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Definition of unit-driven expenses
expenses that vary in close proportion to changes
expenses that have to be recorded in order for the financial statements to be accurate. Accrued expenses usually do not involve the receipt of an invoice from the company providing the goods or services.
The account that records the short-term, noninterest-
For investment companies, the management fee and "other expenses,"
Dollar deposits held in Singapore or other Asian centers.
a unit that has been rejected at a control inspection
Doctrine that says a nation may not be tried in the courts of another country
an approximation of the number of whole units of output that could have been
An index of foreign exchange consisting of about 10 European currencies,
The costs incurred in buying, making or producing goods and services.
Costs involved in running the company.
Cost of doing business which does not change with the volume of business. Examples might be rent for business premises, insurance payments, heat and light.
expenses or costs that remain the same in amount,
The options to identify additional, more valuable investment opportunities
What was spent to run the non-sales and non-manufacturing part of a company, such as office salaries and interest paid on loans.
Opportunity to invest in profitable projects.
Net present value of growth opportunities
A model valuing a firm in which net present value of new
The total amount that was spent to run a company this year.
The amount of money the company must spend on overhead, distribution, taxes, underwriting the risk and servicing the policy. It is a factor in calculating premium rates.
The lost opportunity of not doing something, which may be financial or non-financial, e.g. time.
a potential benefit that is foregone because
Lost revenue that would otherwise have been realized if a different
Benefit or cash flow forgone as a result of an action.
The forgone value of an alternative not chosen, usually the most profitable alternative.
Opportunity cost of capital
Expected return that is foregone by investing in a project rather than in
opportunity cost of capital
the highest rate of return that
opportunity cost of capital
Expected rate of return given up by investing in a project.
The difference in the performance of an actual investment and a desired investment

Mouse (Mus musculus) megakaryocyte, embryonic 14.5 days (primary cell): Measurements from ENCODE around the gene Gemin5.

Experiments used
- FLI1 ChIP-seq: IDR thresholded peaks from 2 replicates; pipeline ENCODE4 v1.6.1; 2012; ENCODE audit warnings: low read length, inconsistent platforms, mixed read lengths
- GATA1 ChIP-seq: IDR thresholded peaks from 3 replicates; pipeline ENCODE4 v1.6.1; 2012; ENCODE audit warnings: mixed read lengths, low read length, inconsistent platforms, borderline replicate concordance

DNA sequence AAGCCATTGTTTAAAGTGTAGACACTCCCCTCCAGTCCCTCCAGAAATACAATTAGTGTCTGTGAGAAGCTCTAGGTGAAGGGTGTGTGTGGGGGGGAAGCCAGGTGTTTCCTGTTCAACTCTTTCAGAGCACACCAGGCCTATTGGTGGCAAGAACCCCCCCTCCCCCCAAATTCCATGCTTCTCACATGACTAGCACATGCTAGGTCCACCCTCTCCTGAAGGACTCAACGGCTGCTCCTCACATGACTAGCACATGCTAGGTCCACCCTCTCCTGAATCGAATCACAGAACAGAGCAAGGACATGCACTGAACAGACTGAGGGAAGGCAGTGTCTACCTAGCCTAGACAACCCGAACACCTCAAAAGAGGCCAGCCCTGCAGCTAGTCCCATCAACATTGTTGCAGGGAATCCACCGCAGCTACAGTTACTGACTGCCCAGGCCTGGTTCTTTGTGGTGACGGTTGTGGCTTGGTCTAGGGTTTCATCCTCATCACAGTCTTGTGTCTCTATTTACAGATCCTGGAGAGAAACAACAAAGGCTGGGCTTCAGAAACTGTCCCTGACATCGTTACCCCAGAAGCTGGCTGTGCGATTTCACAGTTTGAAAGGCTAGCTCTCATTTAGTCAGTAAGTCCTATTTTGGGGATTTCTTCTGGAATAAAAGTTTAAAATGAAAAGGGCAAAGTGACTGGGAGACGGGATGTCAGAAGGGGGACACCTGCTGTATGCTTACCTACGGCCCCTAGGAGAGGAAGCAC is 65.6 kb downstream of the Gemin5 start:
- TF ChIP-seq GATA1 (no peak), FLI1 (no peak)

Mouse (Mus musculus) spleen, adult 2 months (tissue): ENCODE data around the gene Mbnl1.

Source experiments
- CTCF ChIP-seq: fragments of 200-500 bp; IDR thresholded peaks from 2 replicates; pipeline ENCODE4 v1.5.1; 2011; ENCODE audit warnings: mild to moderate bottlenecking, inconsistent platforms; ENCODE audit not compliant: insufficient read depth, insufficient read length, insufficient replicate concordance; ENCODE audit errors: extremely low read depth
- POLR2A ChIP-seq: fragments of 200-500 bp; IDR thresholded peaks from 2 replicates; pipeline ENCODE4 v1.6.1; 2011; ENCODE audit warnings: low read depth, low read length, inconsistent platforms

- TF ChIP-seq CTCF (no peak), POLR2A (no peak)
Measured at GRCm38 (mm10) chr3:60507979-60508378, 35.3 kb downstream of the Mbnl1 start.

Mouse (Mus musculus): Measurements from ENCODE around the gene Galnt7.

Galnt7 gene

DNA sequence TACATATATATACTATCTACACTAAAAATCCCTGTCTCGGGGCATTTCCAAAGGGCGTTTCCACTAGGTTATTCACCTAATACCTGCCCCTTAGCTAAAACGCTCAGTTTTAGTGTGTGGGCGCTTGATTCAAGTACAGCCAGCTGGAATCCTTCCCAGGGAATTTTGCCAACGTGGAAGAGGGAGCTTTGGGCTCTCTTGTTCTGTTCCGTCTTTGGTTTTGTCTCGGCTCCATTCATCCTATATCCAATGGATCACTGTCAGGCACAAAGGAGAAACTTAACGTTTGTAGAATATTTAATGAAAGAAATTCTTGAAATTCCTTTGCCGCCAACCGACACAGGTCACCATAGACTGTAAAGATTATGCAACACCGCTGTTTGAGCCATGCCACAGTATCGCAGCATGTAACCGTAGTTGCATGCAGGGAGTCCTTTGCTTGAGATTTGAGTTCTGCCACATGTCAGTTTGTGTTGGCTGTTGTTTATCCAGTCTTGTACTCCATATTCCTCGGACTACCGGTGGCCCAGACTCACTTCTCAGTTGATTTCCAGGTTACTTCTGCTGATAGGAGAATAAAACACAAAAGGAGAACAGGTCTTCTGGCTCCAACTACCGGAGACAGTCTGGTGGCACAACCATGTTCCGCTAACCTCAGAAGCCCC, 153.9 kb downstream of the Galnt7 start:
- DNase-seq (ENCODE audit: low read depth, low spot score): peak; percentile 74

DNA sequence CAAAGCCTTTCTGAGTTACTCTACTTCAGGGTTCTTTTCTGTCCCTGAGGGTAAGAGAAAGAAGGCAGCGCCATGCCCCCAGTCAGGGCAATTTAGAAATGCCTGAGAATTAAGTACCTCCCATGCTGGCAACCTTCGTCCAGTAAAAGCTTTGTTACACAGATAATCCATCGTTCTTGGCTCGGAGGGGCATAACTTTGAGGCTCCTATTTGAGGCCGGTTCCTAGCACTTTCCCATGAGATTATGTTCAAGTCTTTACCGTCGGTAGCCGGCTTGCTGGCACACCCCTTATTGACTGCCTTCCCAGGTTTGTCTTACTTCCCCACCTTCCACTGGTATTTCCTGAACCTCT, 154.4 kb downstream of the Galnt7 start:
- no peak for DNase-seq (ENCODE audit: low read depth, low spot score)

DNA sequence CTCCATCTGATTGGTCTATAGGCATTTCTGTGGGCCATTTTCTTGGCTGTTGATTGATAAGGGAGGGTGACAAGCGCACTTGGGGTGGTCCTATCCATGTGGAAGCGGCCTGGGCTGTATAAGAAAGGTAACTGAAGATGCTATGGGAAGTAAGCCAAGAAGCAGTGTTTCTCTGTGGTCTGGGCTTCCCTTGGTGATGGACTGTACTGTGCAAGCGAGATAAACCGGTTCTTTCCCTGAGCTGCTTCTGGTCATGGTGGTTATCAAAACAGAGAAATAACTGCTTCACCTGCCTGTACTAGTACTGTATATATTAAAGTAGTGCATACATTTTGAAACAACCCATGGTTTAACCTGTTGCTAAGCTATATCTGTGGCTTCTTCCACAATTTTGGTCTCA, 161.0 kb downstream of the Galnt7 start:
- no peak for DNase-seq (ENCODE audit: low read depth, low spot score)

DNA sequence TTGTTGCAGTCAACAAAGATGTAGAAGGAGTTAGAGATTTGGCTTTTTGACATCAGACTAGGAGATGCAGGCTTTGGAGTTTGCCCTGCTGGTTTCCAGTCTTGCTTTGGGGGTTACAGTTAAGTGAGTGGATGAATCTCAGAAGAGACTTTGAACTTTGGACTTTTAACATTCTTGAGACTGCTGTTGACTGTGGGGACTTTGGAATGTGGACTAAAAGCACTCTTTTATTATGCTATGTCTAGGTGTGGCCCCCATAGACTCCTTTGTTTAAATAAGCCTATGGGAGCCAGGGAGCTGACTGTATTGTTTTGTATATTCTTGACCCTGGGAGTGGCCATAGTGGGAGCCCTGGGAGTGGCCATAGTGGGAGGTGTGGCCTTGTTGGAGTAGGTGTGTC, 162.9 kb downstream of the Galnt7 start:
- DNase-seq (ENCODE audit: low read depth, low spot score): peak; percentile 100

The possible expected return and standard deviation pairs of all portfolios that can be
Personal Responsibility and Work Opportunity Reconciliation Act
A federal Act requiring the reporting of new hires into a national database.
Portfolio opportunity set
The expected return/standard deviation pairs of all portfolios that can be
expenses that have been paid for but have not yet been used up; examples are prepaid insurance and prepaid rent.
Present value of growth opportunities (NPV)
Net present value of investments the firm is expected to make
present value of growth opportunities (PVGO)
Net present value of a firm’s future investments.
Operating expenses that vary in proportion to
What was spent to run the sales part of a company, such as sales salaries, travel, meals, and lodging for salespeople, and advertising.
a unit that is rejected at a control inspection
total units to account for
the sum of the beginning inventory
Unit benefit formula
Method used to determine a participant's benefits in a defined benefit plan by
Unit investment trust
Money invested in a portfolio whose composition is fixed for the life of the fund.
a cost caused by the production or acquisition
The profit per unit sold of a product after deducting product
Unit of measure (UOM, UofM)
The summarization unit by which an item is tracked, such as a
UNITS OF PRODUCTION
A depreciation method that relates a machine’s depreciation to the number of units it makes each
units started and completed
the difference between the number of units completed for the period and the units in beginning inventory; it can also be computed as the number of units started during the period minus the units in ending inventory
Those that vary with the amount of goods you produce or sell. These may include utility bills, labor, etc.
expenses that change with changes in either sales volume
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